Diabetes mellitus - often referred to simply as diabetes - is a condition in which the body either does not produce any insulin (Type 1) or not enough insulin. Insulin is a hormone produced in the pancreas to overcome the underlying insulin resistance of the cells in the body (Type 2). Insulin enables glucose (sugar) to enter the cells in order to be stored as glycogen or oxidized for energy. These defects cause glucose to accumulate in the blood, inevitably leading to serious complications. The positive effects of moderate wine and other alcoholic beverage consumption are only relevant for individuals with type-2 diabetes.


Type 2 Diabetes


The underlying defect is insulin resistance due to obesity and lack of exercise. Insulin resistance means that the cells do not respond to the insulin signal. In return, the pancreas tries to overcome this resistance by increasing the insulin output which enables the glucose to enter the cells. Once the beta-cells cannot compensate the high demand of insulin for proper function, the glucose will remain in the blood leading to an increased blood sugar level. Approximately 90% of all cases of diabetes worldwide are type 2.


In 2010, the International Diabetes Federation estimated the global prevalence of diabetes mellitus at 6.6% in adults. Type-2 diabetes is now one of the most common non-communicable diseases in the world and a major cause of premature illness and death in most countries. To prevent diabetic complications and premature death, patients are recommended to adopt a healthy lifestyle.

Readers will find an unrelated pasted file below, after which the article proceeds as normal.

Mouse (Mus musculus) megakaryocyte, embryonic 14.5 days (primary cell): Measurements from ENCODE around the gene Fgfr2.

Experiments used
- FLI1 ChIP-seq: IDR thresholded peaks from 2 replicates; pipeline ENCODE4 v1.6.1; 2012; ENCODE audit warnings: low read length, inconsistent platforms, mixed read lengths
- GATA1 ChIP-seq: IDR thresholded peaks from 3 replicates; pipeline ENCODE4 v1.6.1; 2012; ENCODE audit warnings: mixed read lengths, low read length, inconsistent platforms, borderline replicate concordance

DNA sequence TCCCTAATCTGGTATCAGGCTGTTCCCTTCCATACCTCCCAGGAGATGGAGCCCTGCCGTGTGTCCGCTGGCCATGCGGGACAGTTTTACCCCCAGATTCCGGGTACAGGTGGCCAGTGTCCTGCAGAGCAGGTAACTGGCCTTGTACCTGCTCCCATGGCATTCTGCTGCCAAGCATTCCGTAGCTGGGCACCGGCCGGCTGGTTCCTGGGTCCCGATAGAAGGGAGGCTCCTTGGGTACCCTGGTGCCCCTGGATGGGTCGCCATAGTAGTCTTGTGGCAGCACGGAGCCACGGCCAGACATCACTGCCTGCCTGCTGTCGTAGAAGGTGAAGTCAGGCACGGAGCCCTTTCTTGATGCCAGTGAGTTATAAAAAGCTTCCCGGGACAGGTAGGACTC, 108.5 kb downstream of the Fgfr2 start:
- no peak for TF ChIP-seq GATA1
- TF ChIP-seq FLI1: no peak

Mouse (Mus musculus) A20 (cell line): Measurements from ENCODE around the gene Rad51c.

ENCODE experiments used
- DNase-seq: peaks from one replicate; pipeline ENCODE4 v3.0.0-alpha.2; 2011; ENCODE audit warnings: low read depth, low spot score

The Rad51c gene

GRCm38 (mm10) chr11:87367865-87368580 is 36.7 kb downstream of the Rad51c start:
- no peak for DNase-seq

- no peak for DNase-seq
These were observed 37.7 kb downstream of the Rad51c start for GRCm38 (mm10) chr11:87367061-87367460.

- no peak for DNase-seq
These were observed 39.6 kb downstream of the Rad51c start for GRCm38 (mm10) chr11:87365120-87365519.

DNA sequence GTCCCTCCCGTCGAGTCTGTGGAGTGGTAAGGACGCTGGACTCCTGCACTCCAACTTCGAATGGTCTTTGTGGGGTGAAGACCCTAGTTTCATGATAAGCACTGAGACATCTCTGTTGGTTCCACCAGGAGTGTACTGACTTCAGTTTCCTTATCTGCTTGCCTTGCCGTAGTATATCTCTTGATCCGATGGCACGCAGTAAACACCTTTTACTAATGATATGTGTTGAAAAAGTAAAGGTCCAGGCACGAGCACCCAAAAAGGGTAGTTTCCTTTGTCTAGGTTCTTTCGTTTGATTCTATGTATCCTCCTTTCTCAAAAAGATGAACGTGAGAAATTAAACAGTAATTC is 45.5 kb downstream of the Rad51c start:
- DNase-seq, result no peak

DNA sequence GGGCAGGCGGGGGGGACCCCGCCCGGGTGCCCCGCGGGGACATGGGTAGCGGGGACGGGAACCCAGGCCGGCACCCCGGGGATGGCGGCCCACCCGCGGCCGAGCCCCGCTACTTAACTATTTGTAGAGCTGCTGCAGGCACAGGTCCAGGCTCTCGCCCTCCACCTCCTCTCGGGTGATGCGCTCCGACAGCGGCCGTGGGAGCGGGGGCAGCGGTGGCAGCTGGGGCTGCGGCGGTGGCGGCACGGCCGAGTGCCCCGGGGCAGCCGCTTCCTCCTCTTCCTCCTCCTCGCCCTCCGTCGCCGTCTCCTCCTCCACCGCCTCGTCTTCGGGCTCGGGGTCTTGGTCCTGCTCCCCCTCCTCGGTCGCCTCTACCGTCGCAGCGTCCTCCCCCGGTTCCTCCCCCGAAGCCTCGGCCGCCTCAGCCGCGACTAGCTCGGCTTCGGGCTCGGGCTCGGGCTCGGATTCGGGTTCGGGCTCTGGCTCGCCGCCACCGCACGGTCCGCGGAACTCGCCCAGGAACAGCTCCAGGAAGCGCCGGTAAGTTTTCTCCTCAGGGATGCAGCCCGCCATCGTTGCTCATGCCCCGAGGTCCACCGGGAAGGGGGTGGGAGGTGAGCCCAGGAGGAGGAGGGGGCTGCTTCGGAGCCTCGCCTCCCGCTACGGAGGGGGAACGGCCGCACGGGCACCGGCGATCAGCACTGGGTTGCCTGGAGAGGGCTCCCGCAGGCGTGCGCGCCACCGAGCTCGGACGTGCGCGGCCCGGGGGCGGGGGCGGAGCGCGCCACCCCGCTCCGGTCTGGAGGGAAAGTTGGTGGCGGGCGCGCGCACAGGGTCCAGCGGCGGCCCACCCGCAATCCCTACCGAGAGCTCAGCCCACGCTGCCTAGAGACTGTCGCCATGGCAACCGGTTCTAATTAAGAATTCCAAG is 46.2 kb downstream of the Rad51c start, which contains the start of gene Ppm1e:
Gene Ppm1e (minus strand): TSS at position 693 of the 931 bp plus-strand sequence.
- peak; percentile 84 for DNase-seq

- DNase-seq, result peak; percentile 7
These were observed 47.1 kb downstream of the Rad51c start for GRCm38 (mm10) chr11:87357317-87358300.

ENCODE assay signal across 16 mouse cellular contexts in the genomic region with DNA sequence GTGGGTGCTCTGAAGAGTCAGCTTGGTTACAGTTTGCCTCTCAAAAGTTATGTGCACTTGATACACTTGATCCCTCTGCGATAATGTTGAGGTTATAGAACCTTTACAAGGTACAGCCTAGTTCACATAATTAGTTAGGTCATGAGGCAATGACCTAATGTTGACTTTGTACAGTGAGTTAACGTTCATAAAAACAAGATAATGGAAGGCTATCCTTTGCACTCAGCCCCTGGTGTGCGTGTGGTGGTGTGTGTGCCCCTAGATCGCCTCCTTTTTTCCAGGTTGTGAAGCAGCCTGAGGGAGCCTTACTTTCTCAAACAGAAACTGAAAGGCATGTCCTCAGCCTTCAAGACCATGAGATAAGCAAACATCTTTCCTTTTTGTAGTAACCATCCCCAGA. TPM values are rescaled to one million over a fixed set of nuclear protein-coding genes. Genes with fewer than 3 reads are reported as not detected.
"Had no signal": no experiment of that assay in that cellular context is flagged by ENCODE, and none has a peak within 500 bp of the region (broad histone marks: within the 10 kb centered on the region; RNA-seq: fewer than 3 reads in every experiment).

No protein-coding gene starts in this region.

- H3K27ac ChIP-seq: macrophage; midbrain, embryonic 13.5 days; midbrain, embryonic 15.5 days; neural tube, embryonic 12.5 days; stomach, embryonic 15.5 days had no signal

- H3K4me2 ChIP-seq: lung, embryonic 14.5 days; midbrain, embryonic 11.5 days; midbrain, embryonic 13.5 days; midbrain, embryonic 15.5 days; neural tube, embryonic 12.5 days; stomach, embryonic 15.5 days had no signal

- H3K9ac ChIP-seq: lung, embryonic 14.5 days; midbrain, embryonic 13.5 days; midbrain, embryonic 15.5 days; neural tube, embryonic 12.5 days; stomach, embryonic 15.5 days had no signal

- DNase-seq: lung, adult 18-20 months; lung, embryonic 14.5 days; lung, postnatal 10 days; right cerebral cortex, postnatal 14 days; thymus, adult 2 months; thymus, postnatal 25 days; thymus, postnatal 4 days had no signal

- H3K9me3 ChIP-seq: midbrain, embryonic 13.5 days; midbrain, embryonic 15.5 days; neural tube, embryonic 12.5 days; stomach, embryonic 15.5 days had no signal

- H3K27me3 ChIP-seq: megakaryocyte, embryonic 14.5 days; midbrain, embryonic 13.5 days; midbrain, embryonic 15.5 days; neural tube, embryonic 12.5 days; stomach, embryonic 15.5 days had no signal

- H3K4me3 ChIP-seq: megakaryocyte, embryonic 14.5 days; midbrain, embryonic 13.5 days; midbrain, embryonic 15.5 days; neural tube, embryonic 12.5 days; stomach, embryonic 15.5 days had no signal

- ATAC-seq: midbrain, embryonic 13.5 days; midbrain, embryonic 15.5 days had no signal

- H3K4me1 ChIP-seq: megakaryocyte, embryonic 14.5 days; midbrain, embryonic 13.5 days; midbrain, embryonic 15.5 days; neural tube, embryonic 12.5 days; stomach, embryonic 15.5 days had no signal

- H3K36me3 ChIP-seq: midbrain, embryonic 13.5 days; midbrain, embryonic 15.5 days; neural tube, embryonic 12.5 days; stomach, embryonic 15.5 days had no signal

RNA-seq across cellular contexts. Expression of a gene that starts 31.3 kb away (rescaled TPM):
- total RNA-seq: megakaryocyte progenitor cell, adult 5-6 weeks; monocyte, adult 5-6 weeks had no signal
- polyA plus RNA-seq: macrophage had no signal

Evidence from randomized-controlled intervention studies as well as from population studies have demonstrated that light to moderate consumption of alcoholic beverages will improve insulin sensitivity in insulin resistant people. Accordingly, large prospective studies have shown a reduced risk for developing the metabolic syndrome (MS, name for a group of risk factors that raise the risk for heart disease, stroke and diabetes. A metabolic syndrome exists when at least 3 of the following risk factors are present: overweight, high triglyceride level, elevated plasma glucose level,  low HDL cholesterol level and high blood pressure) . A moderate intake of  wine as well as other alcoholic beverages exerts a beneficial effect on MS. In addition, large population studies suggest that light to moderate consumption of alcoholic beverages is associated with a lower diabetic risk than abstaining or heavy drinking, independently of the type of alcoholic beverage consumed. Meta-analyses reported a J-shaped relationship for men and women with a reduced risk for a moderate intake of alcoholic beverages and an increased risk for more than 50-60 g/d. With regards to wine and diabetes, most studies found  beneficial effects. But not only the risk of developing type 2 diabetes is decreased with moderate drinking; it may also reduce CHD and CVD mortality in diabetics as well as potential cardiac complications relating to diabetes. This is especially important considering that coronary heart disease (CHD) is the leading cause of death among individuals with type-2 diabetes, who also have a 4-fold increased risk of having a heart attack or stroke. Research indicates that this risk decreases considerably when they consume wine moderately with meals.